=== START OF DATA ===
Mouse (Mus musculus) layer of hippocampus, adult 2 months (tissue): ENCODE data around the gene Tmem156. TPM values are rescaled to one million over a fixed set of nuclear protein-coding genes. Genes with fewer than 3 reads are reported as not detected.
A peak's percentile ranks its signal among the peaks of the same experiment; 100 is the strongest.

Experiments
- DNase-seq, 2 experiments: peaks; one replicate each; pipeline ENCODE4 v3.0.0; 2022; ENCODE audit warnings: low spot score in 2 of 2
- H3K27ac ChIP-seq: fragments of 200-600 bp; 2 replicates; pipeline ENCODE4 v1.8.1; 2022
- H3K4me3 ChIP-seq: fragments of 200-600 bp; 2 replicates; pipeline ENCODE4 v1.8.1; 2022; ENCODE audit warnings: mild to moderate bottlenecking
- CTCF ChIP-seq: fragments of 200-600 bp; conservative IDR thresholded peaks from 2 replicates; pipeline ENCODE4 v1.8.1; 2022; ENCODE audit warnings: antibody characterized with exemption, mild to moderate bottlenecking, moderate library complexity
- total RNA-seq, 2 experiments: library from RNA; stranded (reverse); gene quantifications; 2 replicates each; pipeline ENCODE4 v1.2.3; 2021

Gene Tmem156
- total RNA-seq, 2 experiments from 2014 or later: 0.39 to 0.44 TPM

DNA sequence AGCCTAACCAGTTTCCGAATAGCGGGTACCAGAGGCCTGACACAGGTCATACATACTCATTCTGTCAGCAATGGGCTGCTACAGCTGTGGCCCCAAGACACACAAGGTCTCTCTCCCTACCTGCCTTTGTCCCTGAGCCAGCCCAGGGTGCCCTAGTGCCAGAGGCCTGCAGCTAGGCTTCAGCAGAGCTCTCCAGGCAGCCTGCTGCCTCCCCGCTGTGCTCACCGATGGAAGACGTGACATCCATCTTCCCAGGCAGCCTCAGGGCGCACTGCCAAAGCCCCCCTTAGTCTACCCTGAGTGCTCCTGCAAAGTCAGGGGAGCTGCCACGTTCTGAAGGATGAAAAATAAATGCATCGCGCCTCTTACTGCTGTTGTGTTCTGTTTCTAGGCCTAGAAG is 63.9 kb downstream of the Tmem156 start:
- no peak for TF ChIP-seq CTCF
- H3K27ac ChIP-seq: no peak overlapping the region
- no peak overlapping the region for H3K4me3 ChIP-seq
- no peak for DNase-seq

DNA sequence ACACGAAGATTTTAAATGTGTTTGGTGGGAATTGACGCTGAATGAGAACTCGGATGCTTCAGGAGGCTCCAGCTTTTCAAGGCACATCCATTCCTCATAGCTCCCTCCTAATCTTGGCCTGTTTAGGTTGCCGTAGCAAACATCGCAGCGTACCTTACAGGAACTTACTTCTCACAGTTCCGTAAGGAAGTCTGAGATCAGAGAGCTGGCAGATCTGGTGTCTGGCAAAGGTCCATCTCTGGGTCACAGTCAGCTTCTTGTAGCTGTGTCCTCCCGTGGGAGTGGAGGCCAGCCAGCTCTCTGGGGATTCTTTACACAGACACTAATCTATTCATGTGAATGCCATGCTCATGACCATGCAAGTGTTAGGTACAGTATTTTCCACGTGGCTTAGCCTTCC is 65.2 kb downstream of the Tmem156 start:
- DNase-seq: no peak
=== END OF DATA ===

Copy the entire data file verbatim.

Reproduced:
Mouse (Mus musculus) layer of hippocampus, adult 2 months (tissue): ENCODE data around the gene Tmem156. TPM values are rescaled to one million over a fixed set of nuclear protein-coding genes. Genes with fewer than 3 reads are reported as not detected.
A peak's percentile ranks its signal among the peaks of the same experiment; 100 is the strongest.

Experiments
- DNase-seq, 2 experiments: peaks; one replicate each; pipeline ENCODE4 v3.0.0; 2022; ENCODE audit warnings: low spot score in 2 of 2
- H3K27ac ChIP-seq: fragments of 200-600 bp; 2 replicates; pipeline ENCODE4 v1.8.1; 2022
- H3K4me3 ChIP-seq: fragments of 200-600 bp; 2 replicates; pipeline ENCODE4 v1.8.1; 2022; ENCODE audit warnings: mild to moderate bottlenecking
- CTCF ChIP-seq: fragments of 200-600 bp; conservative IDR thresholded peaks from 2 replicates; pipeline ENCODE4 v1.8.1; 2022; ENCODE audit warnings: antibody characterized with exemption, mild to moderate bottlenecking, moderate library complexity
- total RNA-seq, 2 experiments: library from RNA; stranded (reverse); gene quantifications; 2 replicates each; pipeline ENCODE4 v1.2.3; 2021

Gene Tmem156
- total RNA-seq, 2 experiments from 2014 or later: 0.39 to 0.44 TPM

DNA sequence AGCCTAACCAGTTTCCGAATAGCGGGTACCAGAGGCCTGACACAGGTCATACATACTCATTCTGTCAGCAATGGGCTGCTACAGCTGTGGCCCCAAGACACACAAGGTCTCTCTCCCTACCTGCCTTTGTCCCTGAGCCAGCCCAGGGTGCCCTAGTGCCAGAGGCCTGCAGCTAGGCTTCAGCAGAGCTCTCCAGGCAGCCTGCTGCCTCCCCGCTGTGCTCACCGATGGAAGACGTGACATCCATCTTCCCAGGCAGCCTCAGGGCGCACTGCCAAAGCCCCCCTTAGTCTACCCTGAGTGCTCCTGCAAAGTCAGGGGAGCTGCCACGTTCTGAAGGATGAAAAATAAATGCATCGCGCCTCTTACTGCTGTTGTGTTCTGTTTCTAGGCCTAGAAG is 63.9 kb downstream of the Tmem156 start:
- no peak for TF ChIP-seq CTCF
- H3K27ac ChIP-seq: no peak overlapping the region
- no peak overlapping the region for H3K4me3 ChIP-seq
- no peak for DNase-seq

DNA sequence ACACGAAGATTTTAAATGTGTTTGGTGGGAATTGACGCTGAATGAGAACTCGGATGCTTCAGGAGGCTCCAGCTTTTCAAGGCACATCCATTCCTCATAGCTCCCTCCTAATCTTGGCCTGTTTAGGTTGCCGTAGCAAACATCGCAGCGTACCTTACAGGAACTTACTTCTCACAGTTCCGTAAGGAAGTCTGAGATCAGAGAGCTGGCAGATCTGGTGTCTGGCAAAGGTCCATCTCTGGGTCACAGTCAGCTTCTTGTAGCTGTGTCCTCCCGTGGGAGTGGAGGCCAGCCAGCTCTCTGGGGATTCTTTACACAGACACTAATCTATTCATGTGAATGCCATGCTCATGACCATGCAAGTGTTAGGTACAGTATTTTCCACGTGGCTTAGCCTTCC is 65.2 kb downstream of the Tmem156 start:
- DNase-seq: no peak